Road freight transport by journey characteristics
From Statistics Explained
- Data from August 2013. Most recent data: Further Eurostat information, Main tables and Database.
This article presents road freight transport in the European Union (EU) regarding the type of transport operation performed. It presents total, national and international transport performed, with a special focus on international road freight transport. It presents also average loads carried and average distances on which goods are moved.
Together, this article and both articles 'Road freight transport by vehicle characteristics' and 'Road freight transport by type of goods' present a complete overview of road freight transport in Europe.
- 1 Main statistical findings
- 2 Data sources and availability
- 3 Context
- 4 See also
- 5 Further Eurostat information
Main statistical findings
Road transport by type of operation
Trends in road freight transport
Table 1 shows that in 2012 most of the Member States reported a decrease of their road freight transport compared with 2011. The biggest decreases in road freight transport were observed in Belgium (24%), Italy (13%) and Portugal (10%), while the highest increases were observed in Bulgaria (15%) and Romania (13%).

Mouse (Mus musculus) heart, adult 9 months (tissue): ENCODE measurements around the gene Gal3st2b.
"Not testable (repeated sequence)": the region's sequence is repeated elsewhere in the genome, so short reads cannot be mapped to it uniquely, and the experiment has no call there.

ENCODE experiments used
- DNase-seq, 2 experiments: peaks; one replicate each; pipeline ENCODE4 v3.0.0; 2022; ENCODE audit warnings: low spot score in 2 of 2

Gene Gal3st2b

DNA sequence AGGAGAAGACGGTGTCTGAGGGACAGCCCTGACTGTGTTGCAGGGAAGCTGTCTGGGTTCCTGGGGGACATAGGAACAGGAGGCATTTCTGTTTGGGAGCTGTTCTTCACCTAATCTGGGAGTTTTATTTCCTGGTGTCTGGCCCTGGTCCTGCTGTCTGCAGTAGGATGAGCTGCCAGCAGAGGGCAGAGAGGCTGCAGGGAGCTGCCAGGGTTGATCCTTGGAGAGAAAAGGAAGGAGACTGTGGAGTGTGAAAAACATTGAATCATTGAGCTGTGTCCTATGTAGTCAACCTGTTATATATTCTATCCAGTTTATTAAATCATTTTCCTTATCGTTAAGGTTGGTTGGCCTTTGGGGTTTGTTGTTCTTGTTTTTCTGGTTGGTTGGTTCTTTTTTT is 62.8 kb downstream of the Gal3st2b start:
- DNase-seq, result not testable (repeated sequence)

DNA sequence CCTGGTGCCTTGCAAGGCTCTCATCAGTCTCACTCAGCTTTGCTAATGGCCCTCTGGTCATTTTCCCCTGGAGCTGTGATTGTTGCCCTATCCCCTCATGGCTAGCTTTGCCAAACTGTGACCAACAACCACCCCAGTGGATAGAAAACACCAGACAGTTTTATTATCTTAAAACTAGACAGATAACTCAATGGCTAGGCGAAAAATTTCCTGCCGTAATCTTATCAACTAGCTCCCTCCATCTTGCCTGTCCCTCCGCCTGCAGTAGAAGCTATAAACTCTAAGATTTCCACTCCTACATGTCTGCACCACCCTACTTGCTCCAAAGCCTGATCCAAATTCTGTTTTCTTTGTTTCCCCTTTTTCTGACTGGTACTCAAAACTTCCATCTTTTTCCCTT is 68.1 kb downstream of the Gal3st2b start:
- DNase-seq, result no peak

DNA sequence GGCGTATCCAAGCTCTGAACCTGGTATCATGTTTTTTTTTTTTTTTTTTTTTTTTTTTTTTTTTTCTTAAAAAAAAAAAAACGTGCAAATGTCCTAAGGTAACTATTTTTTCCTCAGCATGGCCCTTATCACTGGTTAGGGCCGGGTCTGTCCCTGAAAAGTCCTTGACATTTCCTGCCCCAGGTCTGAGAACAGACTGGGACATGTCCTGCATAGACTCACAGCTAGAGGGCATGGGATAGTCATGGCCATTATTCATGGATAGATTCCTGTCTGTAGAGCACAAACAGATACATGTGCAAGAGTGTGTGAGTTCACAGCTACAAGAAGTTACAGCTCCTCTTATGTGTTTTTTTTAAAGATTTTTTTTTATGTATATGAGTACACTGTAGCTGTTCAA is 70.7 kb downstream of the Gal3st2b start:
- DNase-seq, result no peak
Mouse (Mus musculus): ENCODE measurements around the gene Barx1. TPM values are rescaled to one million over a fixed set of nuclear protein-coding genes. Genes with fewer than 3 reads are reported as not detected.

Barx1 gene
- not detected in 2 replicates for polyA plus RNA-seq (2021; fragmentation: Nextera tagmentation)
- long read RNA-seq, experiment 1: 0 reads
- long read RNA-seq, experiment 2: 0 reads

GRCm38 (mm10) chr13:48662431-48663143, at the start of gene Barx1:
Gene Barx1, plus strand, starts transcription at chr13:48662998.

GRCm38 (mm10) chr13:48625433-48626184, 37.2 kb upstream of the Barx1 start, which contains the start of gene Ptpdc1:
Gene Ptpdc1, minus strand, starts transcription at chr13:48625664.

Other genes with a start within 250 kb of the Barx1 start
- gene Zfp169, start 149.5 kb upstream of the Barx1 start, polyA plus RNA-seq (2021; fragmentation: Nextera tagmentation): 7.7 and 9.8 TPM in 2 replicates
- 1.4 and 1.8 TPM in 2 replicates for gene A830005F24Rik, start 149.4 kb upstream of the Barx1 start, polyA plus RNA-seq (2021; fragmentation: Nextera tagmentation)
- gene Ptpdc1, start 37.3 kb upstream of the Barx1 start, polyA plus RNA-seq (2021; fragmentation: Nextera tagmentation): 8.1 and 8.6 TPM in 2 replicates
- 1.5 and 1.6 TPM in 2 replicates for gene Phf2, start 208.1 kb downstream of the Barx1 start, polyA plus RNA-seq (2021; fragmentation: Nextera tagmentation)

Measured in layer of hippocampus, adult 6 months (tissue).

Between 2008 and 2012, the highest increases were registered by Bulgaria (59%), Poland (35%) and Lithuania (15%). Important decreases were observed in Romania (47%), Ireland (43%) and Belgium (35%).
EU-28 national road freight transport fell by 5% in 2012 compared with 2011. Twenty Member States have recorded a decrease in national road freight transport, while only five Member States have recorded an increase. The highest decreases were recorded in Belgium (18%), Slovenia (15%), Hungary (13%) and Italy and Portugal (12%); the highest increases can be found in Romania (7%) and Lithuania (5%), but their level is very low.
The importance of national transport at country-level is very different: in 2012, it accounted for more than 90% in France, Italy, Cyprus, Sweden and the United Kingdom, but less than 25% in Latvia, Lithuania, Luxembourg, Slovenia and Slovakia. Contrary to Cyprus with 98%, Luxembourg had the lowest proportion of national transport: only 7% of the output of Luxembourg-registered hauliers concerns haulage in their own country. This can be explained by the small geographical size and location of the country.
Focus on international road freight transport